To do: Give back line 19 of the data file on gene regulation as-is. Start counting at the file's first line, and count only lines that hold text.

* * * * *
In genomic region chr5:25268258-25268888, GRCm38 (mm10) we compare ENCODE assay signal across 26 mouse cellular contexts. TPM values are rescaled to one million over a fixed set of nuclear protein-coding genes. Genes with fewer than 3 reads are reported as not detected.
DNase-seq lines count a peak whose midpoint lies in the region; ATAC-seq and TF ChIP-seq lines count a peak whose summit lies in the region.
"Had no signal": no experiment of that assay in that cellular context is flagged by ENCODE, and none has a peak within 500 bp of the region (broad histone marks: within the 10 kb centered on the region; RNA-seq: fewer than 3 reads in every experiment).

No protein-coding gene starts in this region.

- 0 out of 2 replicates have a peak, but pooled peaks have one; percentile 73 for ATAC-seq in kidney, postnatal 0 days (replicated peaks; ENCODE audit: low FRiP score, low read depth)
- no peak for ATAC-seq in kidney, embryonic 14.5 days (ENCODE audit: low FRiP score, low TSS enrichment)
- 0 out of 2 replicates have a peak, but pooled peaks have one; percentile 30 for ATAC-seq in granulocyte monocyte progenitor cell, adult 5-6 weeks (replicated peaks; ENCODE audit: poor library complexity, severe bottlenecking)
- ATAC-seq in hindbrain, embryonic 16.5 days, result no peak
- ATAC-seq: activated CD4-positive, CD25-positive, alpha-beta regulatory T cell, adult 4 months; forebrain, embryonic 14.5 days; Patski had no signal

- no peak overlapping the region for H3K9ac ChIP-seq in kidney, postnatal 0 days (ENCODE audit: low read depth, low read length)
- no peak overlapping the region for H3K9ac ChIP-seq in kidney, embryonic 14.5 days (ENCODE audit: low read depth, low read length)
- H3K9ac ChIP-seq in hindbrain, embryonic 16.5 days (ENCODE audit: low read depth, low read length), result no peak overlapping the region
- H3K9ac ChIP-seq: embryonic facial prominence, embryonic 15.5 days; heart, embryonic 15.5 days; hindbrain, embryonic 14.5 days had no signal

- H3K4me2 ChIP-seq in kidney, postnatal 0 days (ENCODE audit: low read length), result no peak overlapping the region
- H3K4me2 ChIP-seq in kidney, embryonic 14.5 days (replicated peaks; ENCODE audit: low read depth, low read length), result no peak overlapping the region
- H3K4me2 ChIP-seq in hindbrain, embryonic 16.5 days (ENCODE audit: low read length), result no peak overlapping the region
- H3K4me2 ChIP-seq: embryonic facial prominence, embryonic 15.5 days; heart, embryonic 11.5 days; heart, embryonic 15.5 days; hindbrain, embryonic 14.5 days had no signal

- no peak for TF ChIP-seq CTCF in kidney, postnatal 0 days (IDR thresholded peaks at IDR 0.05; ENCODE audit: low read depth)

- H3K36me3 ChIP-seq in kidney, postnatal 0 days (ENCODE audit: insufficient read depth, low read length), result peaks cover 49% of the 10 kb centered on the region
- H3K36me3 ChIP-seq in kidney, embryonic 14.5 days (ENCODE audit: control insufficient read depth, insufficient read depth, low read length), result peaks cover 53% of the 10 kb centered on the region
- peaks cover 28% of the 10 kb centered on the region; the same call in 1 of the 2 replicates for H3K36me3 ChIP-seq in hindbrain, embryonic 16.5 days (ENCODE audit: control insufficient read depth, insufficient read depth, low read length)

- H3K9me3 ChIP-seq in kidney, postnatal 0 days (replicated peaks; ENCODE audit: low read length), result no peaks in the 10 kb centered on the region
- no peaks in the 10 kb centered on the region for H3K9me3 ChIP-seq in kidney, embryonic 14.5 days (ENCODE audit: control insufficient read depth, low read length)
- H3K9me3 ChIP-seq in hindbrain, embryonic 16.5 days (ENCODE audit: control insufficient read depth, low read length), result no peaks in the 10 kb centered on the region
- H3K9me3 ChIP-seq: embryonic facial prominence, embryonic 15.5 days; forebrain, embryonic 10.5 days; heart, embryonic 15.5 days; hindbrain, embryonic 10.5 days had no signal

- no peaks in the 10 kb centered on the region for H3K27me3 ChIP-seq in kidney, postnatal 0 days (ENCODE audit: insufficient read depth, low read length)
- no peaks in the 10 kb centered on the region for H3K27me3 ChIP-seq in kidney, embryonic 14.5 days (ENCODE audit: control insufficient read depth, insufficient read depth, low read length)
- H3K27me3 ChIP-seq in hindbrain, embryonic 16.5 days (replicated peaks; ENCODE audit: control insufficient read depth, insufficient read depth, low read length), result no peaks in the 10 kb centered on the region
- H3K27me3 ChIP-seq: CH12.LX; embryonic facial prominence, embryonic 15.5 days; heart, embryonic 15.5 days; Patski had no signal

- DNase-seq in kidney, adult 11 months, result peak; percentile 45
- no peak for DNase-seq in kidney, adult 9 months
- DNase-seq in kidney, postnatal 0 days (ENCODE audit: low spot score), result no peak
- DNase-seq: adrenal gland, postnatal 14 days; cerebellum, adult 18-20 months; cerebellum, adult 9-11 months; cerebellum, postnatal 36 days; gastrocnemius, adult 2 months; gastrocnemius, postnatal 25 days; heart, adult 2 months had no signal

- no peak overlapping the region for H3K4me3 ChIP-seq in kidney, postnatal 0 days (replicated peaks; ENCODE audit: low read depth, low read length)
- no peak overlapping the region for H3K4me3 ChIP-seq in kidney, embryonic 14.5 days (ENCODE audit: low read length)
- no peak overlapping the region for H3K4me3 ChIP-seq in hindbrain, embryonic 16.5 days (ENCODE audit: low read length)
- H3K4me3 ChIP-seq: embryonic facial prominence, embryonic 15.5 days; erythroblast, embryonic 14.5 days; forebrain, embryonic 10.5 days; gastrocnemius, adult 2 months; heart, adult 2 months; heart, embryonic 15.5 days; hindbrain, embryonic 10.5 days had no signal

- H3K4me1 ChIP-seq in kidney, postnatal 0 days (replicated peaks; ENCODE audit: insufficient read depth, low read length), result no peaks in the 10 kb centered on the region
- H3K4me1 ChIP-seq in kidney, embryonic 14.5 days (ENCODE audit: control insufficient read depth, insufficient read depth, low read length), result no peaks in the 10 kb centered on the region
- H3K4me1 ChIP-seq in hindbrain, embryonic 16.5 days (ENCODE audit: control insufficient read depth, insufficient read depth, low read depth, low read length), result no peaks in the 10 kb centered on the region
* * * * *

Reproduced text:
- H3K36me3 ChIP-seq in kidney, postnatal 0 days (ENCODE audit: insufficient read depth, low read length), result peaks cover 49% of the 10 kb centered on the region